Black Holes: The Edge of All We Know by Peter Galison (Review)

Scientists attempt to understand the universe’s most mysterious phenomenon in this fascinating documentary.
Black Holes: The Edge of All We Know - Peter Galison

Nerd alert! When I was in junior high, I was absolutely certain I was going to be a cosmologist or theoretical physicist when I grew up. Fueled, no doubt, by my love for Star Trek, I was fascinated by black holes, quasars, and other bizarre cosmic phenomena. And just how far did this fascination go? I asked my parents for a copy of Stephen Hawking’s A Brief History of Time for my birthday — and to their credit, they bought me one.

I never did become a cosmologist — math, as it turned out, was not one of my strong points — but I’m still fascinated by the universe’s secrets. While this usually gets expressed through my love for science fiction, nothing fuels my sense of wonder quite like visiting our local observatory (sadly closed now due to COVID) or watching an excellent science documentary like Peter Galison’s Black Holes: The Edge of All We Know.

Black holes are arguably the strangest and most bizarre phenomenon in the universe — and also the most mysterious. These regions of space contain a gravitational pull so strong that nothing — not even light — can escape. And how do you find something that literally consumes light?

Galison’s documentary follows two groups of scientists seeking to better understand these cosmic enigmas. The film’s first story follows the team behind an ambitious project called the “Event Horizon Telescope” which aims to use telescopes around the world to form one super-telescope that (they hope) will be powerful enough to somehow see a black hole. The film’s second story follows a trio of physicists bent on solving the “information paradox,” which states that if a black hole eventually dies — and how weird is it to think of a black hole dying? — the information from everything that it swallowed will completely vanish from the universe in violation of quantum mechanics.

This two-pronged narrative approach is a bit off-putting at first. Both stories are quite interesting and obviously linked, but perhaps Galison felt that neither could sustain a 90-minute documentary on its own. I kept waiting for the two stories to somehow converge or overlap, but they never do. Of the two stories, I found the “Event Horizon Telescope” narrative the more engrossing of the two. I was fascinated by the amount of time and effort that people poured into it, the logistical issues of coordinating telescopes in places like Arizona, Hawaii, Chile, and Antarctica, and the steps taken to ensure the experiment’s integrity.

However, the “information paradox” storyline might be the more emotional. It was certainly the more charming of the two. The physicists — two English, one American — convene for a regular meeting of the minds at a picturesque English cottage, and there’s something truly delightful in the scenes of them wandering about the lovely English countryside while discussing incredibly complicated and esoteric mathematical equations. All three physicists are close friends of Stephen Hawking, who put forth the “information paradox” in the 1970s, and the film’s most emotional moments come as they mourn their friend’s death even as they draw nearer to solving the paradox without his input.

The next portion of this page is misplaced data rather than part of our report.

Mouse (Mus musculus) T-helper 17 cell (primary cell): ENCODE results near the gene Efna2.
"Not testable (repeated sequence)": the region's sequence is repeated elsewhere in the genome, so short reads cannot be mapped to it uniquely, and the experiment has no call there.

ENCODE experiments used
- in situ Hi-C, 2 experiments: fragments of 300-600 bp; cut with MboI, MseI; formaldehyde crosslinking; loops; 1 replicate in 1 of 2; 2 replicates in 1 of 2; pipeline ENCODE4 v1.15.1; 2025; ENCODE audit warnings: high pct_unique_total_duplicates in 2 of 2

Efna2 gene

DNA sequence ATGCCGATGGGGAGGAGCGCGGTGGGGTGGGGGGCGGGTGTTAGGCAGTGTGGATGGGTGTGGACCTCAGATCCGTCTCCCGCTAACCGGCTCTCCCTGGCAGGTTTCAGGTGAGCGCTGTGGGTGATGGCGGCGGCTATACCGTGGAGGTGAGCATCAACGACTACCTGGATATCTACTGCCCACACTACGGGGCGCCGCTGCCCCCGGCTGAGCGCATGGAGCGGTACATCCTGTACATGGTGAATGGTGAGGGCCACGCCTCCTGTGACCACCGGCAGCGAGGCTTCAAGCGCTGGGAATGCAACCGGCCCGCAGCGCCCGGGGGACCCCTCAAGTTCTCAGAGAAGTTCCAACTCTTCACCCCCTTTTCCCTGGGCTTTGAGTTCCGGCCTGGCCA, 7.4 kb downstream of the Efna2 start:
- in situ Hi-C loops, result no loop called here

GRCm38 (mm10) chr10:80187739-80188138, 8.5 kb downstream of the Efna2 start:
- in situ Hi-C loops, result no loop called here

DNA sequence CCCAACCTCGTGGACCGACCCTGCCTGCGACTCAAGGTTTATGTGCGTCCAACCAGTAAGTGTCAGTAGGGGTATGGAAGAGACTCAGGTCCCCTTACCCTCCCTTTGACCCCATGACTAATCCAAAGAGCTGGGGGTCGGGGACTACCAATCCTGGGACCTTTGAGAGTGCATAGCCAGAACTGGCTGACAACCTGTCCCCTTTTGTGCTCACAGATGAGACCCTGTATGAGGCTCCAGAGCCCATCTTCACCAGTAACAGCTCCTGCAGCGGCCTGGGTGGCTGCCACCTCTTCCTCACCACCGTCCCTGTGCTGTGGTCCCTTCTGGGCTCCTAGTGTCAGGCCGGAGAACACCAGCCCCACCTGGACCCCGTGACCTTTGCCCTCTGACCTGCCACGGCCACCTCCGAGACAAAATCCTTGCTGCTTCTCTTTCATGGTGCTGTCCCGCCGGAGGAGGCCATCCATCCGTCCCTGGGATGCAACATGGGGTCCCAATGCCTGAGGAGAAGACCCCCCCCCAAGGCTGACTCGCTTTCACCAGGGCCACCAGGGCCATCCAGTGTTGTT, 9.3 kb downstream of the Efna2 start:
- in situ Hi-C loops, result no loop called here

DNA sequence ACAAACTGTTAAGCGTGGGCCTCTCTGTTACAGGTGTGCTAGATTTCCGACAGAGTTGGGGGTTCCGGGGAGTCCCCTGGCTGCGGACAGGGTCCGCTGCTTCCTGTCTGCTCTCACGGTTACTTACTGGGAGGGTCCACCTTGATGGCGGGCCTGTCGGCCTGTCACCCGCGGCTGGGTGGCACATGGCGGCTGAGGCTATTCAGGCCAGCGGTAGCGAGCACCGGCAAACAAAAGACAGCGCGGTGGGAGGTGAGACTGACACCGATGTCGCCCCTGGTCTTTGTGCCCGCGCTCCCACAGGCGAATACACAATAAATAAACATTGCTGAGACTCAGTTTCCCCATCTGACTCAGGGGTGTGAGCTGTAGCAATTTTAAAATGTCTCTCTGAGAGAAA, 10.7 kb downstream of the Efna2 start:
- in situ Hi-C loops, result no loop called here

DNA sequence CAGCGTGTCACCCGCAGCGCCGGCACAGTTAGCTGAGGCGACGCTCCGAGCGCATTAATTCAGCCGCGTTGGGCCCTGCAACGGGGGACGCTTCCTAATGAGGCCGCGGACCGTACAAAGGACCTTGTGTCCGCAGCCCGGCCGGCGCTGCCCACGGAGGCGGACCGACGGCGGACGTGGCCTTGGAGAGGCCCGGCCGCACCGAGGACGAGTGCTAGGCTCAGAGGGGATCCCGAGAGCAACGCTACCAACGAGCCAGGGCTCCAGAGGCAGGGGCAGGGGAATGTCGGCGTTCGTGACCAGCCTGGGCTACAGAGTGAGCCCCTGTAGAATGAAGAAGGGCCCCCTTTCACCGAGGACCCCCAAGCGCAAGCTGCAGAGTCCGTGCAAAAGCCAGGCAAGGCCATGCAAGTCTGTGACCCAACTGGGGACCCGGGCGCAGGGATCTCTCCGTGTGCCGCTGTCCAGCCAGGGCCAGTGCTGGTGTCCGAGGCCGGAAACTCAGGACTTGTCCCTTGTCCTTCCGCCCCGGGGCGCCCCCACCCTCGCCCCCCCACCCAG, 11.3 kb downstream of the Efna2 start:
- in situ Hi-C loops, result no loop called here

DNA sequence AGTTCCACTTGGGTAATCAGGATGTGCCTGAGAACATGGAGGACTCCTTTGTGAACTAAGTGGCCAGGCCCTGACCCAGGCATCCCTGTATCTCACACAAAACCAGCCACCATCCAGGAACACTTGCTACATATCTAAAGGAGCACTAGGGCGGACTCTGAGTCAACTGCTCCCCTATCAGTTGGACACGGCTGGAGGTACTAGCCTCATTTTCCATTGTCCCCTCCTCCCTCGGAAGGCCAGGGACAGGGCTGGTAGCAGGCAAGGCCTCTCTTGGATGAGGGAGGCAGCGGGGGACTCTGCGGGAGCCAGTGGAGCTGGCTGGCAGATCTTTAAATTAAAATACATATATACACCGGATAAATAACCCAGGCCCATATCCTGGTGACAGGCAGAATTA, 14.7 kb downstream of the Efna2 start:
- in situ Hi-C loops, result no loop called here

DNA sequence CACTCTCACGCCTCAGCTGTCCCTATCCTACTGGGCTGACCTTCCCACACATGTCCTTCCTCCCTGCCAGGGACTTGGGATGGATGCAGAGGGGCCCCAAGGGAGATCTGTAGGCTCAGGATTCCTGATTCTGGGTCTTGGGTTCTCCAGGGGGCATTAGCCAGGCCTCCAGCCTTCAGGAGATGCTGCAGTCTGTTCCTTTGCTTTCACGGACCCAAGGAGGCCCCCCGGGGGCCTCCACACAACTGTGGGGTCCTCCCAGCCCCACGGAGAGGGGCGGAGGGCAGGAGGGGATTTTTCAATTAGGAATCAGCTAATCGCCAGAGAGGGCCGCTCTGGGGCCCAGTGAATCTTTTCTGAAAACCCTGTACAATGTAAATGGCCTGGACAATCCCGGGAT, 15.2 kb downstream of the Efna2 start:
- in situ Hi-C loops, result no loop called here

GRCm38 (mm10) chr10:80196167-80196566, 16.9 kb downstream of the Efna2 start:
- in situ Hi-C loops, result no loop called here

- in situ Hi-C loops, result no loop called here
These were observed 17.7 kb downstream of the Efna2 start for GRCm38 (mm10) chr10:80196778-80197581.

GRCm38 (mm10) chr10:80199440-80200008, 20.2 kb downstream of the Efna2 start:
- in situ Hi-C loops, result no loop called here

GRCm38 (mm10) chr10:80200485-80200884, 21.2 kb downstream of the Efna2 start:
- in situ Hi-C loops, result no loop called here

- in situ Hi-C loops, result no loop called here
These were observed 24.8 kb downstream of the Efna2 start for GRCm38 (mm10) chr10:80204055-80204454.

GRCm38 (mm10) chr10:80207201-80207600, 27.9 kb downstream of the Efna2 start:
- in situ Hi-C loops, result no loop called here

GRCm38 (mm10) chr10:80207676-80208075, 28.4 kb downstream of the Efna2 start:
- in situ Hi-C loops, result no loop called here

Interspersed between the two narratives are brief interviews with various thinkers discussing the scientific and philosophical issues posed by black holes and their all-consuming nature. Animation sequences also pop up here and there, which can sometimes make the documentary feel even more disjointed. Some of them are surreal and bizarre, some more dream-like and whimsical, but one in particular — in which we zoom out from the planet Earth, to the solar system, to the Milky Way, and beyond in order to get a sense of the scale of the Event Horizon Telescope’s undertaking — was especially mind-blowing.

Black Holes: The Edge of All We Know is ultimately a celebration of science and human ingenuity at its best. That we can detect cosmic phenomena that occurred millions and millions of light years away from our own planet, that we can devise intricate mathematical equations capable of predicting and modeling some of the universe’s darkest and strangest forces — these are amazing, and humbling, achievements.

Science, as a concept, has become rather contentious in this day and age of COVID. It’s become less a tool for increasing our understanding of the world around us, and more a cudgel with which we beat our ideological opponents over the head. It’s become a point of division and derision, a divide between households that “believe science is real” and those who believe science is being used as an elitist tool of oppression.

But throughout Black Holes: The Edge of All We Know, we see physicists and astronomers who have dedicated years, decades even, to this singular pursuit. We see them caution each other over the need for objectivity. We see them temper their sense of wonder with scientific rigor. And we see them celebrate when they finally peer into the universe’s deepest, darkest regions and catch a better glimpse of the truth. In short, we get to see science as it ought to be, and it’s a beautiful and inspiring thing.

If you enjoy reading Opus and want to support my writing, then become a subscriber for just $5/month or $50/year.
Subscribe Today
Return to the Opus homepage